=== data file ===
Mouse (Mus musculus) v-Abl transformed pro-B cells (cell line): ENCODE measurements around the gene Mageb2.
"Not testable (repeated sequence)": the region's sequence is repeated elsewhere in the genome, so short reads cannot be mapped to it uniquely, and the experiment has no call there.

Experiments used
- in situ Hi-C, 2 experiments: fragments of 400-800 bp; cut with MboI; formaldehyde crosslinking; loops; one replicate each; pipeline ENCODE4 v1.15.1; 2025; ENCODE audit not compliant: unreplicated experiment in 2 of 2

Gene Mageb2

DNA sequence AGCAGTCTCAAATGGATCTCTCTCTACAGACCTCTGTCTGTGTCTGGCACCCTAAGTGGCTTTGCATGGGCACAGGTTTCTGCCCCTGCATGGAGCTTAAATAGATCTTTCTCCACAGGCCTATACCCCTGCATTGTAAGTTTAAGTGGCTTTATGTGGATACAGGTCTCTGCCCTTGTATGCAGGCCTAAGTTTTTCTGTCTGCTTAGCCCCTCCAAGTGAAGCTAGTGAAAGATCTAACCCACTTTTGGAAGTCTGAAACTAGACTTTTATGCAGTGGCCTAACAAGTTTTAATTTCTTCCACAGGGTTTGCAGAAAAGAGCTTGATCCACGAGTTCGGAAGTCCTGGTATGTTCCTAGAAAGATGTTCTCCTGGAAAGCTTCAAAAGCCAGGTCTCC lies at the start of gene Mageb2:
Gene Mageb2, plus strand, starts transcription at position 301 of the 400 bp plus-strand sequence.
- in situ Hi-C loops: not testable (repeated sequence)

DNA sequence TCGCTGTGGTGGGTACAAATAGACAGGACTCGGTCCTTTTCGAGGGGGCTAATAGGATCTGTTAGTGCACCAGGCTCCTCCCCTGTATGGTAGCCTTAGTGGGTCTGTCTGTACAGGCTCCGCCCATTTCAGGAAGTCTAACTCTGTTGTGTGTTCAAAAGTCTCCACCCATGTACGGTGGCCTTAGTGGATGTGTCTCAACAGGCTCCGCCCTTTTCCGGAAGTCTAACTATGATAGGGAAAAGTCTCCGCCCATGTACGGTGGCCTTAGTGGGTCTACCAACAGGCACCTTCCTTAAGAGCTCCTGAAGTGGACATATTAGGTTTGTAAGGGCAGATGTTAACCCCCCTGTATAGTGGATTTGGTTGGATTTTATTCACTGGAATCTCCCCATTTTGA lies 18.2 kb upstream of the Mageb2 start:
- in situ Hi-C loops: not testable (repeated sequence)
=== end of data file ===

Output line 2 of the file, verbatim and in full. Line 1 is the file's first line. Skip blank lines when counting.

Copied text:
"Not testable (repeated sequence)": the region's sequence is repeated elsewhere in the genome, so short reads cannot be mapped to it uniquely, and the experiment has no call there.